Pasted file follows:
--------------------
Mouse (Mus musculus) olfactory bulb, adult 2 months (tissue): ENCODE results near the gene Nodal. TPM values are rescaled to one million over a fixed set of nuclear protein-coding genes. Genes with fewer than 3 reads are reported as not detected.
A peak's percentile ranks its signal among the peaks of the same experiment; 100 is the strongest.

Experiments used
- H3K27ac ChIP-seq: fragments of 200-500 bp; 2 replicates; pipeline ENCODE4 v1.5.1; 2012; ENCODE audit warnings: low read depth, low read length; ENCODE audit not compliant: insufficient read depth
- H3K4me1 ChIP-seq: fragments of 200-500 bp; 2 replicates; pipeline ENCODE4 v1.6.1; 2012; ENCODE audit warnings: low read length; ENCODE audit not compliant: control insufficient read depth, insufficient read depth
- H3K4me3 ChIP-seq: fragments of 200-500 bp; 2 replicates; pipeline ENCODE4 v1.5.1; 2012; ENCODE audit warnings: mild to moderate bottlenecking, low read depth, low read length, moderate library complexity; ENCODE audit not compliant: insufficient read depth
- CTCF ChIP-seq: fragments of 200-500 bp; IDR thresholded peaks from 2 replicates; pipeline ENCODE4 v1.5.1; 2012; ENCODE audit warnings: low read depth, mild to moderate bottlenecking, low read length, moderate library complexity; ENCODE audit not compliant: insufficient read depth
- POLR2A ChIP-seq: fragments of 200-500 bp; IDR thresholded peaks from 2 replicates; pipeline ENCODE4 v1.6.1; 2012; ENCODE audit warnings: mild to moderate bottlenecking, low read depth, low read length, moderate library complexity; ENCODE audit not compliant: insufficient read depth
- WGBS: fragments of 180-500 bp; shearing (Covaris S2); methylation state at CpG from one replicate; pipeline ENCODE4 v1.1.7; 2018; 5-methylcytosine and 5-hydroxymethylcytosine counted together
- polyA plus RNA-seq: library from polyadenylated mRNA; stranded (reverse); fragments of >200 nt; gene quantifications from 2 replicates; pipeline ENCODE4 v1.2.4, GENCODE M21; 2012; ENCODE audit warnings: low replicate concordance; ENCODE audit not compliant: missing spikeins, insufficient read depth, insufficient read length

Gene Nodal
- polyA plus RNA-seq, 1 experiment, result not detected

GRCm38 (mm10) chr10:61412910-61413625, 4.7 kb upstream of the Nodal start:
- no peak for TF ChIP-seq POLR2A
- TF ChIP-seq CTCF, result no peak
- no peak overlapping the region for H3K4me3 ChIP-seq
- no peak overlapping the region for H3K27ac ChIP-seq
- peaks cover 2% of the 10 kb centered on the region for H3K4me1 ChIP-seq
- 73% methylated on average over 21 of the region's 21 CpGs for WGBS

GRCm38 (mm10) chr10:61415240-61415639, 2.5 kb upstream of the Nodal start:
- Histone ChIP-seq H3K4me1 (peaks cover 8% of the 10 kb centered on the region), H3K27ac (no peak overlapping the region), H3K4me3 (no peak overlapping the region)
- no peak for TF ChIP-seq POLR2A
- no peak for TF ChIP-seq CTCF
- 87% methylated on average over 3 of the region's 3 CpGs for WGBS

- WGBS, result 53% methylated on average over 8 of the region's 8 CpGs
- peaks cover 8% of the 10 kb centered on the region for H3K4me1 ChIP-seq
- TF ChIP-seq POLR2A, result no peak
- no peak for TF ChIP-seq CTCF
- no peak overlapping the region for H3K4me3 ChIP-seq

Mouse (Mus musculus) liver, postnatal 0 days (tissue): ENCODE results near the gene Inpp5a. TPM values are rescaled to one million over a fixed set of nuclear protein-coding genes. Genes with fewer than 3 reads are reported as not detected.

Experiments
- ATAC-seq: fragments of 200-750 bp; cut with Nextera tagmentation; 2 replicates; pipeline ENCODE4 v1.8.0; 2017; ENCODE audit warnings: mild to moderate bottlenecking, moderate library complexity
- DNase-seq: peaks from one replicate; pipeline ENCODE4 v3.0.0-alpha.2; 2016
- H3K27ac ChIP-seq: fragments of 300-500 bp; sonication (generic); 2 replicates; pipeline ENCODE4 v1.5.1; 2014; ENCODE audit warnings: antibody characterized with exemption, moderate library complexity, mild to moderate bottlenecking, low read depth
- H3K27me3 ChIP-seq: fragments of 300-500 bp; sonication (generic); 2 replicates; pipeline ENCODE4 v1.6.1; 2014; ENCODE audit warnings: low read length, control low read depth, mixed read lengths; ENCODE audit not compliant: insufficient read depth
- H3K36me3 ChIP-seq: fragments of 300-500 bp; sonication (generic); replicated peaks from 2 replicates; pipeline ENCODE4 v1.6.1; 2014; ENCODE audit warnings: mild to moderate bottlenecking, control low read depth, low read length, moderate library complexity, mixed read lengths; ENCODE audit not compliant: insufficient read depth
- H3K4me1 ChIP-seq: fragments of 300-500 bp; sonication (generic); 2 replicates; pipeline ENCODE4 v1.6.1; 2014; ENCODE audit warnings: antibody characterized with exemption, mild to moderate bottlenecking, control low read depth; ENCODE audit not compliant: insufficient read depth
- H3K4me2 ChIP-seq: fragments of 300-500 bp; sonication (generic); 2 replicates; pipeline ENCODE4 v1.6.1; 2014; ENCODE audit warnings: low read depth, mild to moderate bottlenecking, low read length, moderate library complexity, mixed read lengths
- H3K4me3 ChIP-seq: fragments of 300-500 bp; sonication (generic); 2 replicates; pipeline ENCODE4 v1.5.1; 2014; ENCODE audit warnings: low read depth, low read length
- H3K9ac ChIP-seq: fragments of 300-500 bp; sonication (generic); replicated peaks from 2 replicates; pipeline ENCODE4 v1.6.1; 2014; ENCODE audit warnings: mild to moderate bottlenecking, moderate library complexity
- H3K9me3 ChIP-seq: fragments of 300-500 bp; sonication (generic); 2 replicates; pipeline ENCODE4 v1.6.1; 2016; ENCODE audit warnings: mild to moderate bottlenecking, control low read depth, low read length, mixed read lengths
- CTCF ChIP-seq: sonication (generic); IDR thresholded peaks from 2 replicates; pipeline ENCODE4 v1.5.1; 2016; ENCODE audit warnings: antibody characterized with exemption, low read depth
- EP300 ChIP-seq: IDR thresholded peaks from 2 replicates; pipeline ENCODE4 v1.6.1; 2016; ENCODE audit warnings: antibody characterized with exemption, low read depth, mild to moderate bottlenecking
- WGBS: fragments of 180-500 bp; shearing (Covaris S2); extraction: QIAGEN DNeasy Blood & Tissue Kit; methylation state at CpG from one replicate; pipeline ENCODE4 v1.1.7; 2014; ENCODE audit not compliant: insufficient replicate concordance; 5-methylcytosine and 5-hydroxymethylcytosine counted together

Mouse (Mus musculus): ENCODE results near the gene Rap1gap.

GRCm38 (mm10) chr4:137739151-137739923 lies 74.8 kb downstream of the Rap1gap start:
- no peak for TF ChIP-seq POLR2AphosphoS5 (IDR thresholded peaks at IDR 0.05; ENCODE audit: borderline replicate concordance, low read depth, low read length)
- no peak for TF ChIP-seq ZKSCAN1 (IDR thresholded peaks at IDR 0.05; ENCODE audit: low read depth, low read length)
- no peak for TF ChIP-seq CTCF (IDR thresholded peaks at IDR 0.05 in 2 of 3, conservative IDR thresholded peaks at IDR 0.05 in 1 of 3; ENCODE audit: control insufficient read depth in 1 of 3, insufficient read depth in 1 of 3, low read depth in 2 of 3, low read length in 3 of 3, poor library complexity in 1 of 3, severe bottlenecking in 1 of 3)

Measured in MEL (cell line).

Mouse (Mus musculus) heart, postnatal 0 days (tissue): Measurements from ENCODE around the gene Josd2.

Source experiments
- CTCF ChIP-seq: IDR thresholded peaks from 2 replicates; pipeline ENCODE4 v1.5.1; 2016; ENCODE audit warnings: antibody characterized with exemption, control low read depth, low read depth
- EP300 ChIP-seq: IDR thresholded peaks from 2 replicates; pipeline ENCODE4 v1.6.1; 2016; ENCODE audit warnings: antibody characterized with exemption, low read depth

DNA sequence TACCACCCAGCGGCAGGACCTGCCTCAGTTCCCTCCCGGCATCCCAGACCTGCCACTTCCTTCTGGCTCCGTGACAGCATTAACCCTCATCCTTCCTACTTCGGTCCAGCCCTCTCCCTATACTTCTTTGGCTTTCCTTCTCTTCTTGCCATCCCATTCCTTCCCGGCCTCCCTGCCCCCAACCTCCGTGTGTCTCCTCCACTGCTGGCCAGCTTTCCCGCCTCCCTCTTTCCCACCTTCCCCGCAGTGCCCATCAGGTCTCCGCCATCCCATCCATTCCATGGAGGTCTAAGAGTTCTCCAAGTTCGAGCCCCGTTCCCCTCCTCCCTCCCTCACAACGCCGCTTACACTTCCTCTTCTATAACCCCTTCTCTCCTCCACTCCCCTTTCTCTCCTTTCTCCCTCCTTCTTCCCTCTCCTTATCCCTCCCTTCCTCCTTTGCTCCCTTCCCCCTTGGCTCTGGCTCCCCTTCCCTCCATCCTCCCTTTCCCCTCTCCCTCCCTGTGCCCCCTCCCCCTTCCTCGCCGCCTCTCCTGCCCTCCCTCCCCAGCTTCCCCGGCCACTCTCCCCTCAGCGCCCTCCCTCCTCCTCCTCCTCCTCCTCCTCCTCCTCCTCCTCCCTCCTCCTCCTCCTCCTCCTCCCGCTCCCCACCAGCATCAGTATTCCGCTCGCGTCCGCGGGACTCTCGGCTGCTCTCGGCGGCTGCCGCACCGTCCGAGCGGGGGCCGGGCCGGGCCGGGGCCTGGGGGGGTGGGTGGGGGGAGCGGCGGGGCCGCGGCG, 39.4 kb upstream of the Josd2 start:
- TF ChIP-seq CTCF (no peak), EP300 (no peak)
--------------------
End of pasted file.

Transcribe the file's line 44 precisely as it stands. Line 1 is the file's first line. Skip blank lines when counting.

- WGBS: fragments of 180-500 bp; shearing (Covaris S2); extraction: QIAGEN DNeasy Blood & Tissue Kit; methylation state at CpG from one replicate; pipeline ENCODE4 v1.1.7; 2014; ENCODE audit not compliant: insufficient replicate concordance; 5-methylcytosine and 5-hydroxymethylcytosine counted together